Date of Award

Fall 12-20-2012

Degree Type

Dissertation

Degree Name

Doctor of Philosophy (PhD)

Department

Middle-Secondary Education and Instructional Technology

First Advisor

Brendan D. Calandra, Ph.D.

Second Advisor

Laurie B. Dias, Ph.D.

Third Advisor

Dana L. Fox, Ph.D.

Fourth Advisor

Anton S. Puvirajah, Ph.D.

Abstract

This dissertation describes a qualitative case study that investigated novice teachers’ video-aided reflection on their own teaching. To date, most studies that have investigated novice teachers’ video-aided reflective practice have focused on examining novice teachers’ levels of reflective writing rather than the cognitive processes involved during their reflection. Few studies have probed how novice teachers schematize and theorize their newly acquired and/or existing knowledge during video-aided reflection.

The purpose of this study was to explore novice teachers’ cognitive processes, particularly video-aided schematization and theorization (VAST), which is a set of cognitive processes that help novice teachers construct, restructure and reconstruct their professional knowledge and pedagogical thinking while reflecting on videos of their own teaching. The researcher measured novice teachers’ VAST by examining their schema construction and automation in terms of schema accretion, schema tuning and schema restructuring. The study attempted to answer the following questions: a) What is the focus of novice teachers’ video-aided reflection? and b) How do novice teachers connect the focus of their reflections to their prior knowledge and future actions?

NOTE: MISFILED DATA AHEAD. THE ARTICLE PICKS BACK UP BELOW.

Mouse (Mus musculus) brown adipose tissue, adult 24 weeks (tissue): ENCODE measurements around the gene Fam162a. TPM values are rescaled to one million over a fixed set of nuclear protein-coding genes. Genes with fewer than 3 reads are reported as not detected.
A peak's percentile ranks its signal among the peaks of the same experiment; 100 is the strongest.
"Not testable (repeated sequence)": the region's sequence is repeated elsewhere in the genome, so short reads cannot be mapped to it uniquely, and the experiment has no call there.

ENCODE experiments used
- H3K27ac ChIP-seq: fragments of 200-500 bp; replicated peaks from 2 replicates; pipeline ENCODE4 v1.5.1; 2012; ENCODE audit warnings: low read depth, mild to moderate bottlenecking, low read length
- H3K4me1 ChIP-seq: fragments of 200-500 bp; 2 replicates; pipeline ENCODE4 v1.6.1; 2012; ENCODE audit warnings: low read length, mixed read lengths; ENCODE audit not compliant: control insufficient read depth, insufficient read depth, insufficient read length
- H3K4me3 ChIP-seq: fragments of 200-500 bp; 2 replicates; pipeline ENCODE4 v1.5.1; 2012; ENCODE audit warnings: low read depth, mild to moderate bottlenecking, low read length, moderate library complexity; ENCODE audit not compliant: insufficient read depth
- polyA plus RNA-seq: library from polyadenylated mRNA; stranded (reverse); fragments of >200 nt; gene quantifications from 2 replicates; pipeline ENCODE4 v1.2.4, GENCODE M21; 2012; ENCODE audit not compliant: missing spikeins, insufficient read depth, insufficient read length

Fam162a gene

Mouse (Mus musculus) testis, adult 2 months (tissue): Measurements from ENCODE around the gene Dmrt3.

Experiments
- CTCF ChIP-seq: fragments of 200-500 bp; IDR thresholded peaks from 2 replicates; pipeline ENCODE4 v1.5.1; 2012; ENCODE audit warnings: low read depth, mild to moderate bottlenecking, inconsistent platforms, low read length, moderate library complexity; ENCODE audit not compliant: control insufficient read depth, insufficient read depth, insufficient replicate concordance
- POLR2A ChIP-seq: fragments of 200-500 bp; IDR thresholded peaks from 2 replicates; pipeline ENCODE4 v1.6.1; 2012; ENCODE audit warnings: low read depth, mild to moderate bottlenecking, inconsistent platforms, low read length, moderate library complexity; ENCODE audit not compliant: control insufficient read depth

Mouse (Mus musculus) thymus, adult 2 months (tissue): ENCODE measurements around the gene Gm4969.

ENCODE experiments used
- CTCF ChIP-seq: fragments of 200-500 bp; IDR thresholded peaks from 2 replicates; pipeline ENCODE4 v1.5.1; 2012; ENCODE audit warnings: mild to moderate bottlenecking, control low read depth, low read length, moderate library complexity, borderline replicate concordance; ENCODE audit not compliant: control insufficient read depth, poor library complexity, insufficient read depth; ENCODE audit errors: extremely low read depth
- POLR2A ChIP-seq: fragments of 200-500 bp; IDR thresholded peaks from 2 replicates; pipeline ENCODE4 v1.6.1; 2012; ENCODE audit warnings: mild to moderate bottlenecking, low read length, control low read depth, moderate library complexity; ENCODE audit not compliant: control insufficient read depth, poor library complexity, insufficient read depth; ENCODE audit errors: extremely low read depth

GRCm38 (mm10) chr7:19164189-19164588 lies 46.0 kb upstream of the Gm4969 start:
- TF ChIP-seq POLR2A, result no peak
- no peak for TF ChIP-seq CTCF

The findings indicate that video-aided reflection could help novice teachers (1) notice what was needed to improve in their teaching practice, (2) realize how various elements in teaching were interrelated, and (3) construct, restructure, or reconstruct their professional knowledge – in other words, develop their schemata about teaching and learning through VAST. With a more developed and mature schemata, novice teachers could be able to better understand the various elements involved in teaching and learning, and handle the situations they encounter in their teaching. This may be because people’s schemata can provide the link between concepts and patterns of what they do (Rumelhart, 1980).

This research has provided a new way to look at novice teachers’ video-aided reflection: how the cognitive processes they experience during their reflection can help them develop the knowledge about teaching and learning, and how their cognitive development can help them grow toward becoming teaching experts. The research findings add to the knowledge base about the use of video technology in teachers’ self-reflection and professional development in teacher education.

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